RFID technology has shaped retail operations across all sectors for decades. The technology is so influential that the global RFID market size is projected to reach an incredible $17.4 billion by 2026. But how exactly do these retail businesses implement RFID, and how are their deployment strategies and outcomes evolving now, and in the future?
A key report from ECR Retail Loss Group – Measuring the Impact of RFID in Retailing: Key Lessons from 10 Case-study Companies – focused on understanding the core business case for RFID. It identified a consistent strategy for retailers across the board: counting stock in retail stores with a handheld reader to achieve improved inventory accuracy. The primary justification for RFID remained its ability to help increase sales, reduce staff costs and stock holding, and bring down the value of retail losses. Beyond this, innovation was largely found to be incremental and bound by the need for a robust business case.
However, brand-new research that builds upon this 2018 report has revealed insights into how retailers are evolving their RFID systems, looking in particular at the way they innovate. Supported by Checkpoint Systems, Utilising RFID in Retailing: Insights on Innovation is authored by Emeritus Professor Adrian Beck from the University of Leicester and the ECR Retail Loss Group. Providing an up-to-date take on the topic, it clearly demonstrates the value that RFID brings to retail businesses and the effect it has on their bottom line.
Integrating RFID into ‘Business as Usual’
As businesses are becoming more established in their use of RFID-generated data, they are gradually incorporating more use cases into their business-as-usual practices. For example, the capacity to collect inventory data with RFID means that companies are now using it to replace routinised, but infrequent, stock takes which helps to streamline the audit process. The report also found that using RFID improved store processes, from reducing phantom out-of-stocks to improving rapid stock search and find tasks, considerably helping to deliver an efficient ship from store (SFS) capability.
Delivering an omnichannel future
For many retailers, omnichannel is now regarded as business-as-usual and as such, the omnichannel benefits of RFID are really driving the uptake within retail organisations. By all of those questioned in the report, RFID was seen as a key facilitator in delivering omnichannel retailing which shows it now goes beyond the more traditional retail model.
Without the inventory accuracy offered by RFID, few retailers believed they could reliably use their stores as fulfilment centres to output online orders. Further to this, using RFID to improve online order accuracy is also becoming imperative to retail strategies. Successful deployment can reduce errors that occur when orders are picked and packed manually, which reduces complaints and returns and significantly improves customer satisfaction. And the evidence is clear; one retailer that took part in the study even reported a 90% reduction in incorrect orders and customer complaints since introducing RFID into the process.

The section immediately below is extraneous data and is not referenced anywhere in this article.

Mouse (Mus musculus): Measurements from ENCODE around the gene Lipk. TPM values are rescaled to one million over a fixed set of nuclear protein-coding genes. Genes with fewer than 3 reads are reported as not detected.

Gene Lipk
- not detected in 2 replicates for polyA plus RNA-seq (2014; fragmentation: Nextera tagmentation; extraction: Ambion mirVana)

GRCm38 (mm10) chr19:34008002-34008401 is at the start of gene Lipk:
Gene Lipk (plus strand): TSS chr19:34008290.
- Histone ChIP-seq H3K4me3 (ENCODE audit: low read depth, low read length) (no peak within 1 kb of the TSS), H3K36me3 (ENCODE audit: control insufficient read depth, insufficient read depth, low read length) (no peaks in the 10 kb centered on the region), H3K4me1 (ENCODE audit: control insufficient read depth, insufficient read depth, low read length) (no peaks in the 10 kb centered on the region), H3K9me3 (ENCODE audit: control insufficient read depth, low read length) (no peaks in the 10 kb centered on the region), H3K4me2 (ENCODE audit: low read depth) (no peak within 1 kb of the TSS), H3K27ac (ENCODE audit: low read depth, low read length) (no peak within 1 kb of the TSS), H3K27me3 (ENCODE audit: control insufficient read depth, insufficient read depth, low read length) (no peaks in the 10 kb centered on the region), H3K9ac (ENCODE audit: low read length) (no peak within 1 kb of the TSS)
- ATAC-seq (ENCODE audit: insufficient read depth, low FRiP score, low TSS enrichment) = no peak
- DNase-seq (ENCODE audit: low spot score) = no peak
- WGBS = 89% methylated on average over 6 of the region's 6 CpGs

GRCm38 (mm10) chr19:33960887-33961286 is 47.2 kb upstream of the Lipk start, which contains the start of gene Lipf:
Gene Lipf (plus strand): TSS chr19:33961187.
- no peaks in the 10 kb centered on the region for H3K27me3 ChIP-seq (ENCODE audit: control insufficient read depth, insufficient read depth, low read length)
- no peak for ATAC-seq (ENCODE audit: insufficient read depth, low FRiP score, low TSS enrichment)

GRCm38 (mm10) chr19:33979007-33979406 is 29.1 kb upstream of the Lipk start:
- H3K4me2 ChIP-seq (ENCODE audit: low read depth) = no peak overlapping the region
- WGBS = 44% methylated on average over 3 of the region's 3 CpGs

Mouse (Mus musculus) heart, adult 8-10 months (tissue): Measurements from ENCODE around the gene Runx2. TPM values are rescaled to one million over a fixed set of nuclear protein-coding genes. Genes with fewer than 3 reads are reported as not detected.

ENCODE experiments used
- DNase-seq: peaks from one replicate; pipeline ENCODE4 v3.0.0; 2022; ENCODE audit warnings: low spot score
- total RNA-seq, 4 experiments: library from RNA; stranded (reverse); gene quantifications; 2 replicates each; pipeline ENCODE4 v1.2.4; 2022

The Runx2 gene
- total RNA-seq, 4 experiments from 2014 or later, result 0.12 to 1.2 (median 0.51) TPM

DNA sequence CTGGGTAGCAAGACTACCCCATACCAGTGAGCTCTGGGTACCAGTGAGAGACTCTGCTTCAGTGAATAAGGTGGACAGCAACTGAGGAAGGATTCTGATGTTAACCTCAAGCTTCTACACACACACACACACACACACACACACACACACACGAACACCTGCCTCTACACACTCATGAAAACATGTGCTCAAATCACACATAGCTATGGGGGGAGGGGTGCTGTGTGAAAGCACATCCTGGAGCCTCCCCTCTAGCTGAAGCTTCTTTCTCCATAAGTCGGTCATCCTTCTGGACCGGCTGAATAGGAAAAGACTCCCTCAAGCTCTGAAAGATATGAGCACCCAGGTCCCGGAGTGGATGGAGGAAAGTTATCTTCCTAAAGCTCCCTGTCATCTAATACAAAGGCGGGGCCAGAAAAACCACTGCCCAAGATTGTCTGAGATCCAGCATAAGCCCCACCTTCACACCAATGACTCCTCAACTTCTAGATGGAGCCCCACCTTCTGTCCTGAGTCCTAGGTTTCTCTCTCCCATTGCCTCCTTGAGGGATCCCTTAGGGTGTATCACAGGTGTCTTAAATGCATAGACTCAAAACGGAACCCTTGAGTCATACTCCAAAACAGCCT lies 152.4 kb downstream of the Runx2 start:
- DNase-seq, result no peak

RFID and the self-checkout
Self-checkouts (SCO) is another area of retail operations that is being impacted by RFID, although the benefits are yet to be fully tested or realised. At present, its reach is limited as successful use requires 100% of SKUs to be tagged and for read reliability to be very high. However, in situations where this is possible, RFID technology can offer a multitude of benefits. For example, increased speed of checkout as RFID does not require line of sight-reading for production identification, and improved customer service as the technology reduces the likelihood of double scanning.
Facilitating retail loss prevention
Elsewhere, RFID is also facilitating loss prevention. While none of those interviewed argued that reducing loss was the primary reason for investing in RFID, many were now reaping more indirect benefits in this area. By identifying products uniquely, RFID can be used to tackle refund frauds and also identify stolen products. Lack of information about missing items is also a major problem for loss prevention teams, but RFID data can provide insight into which products are vulnerable to loss and, because of more frequent inventory checking, enable the performance of interventions to be quickly and accurately assessed.
This new research tells a strong story about the evolution of RFID and its potential benefits. It seems clear that for many adopters, the use of RFID is an incremental journey – as viable business cases emerge, so its use further develops. And as the retail customer demands more, it is apparent that RFID data is becoming increasingly viewed as an indispensable tool for many retail users operating in an omnichannel world.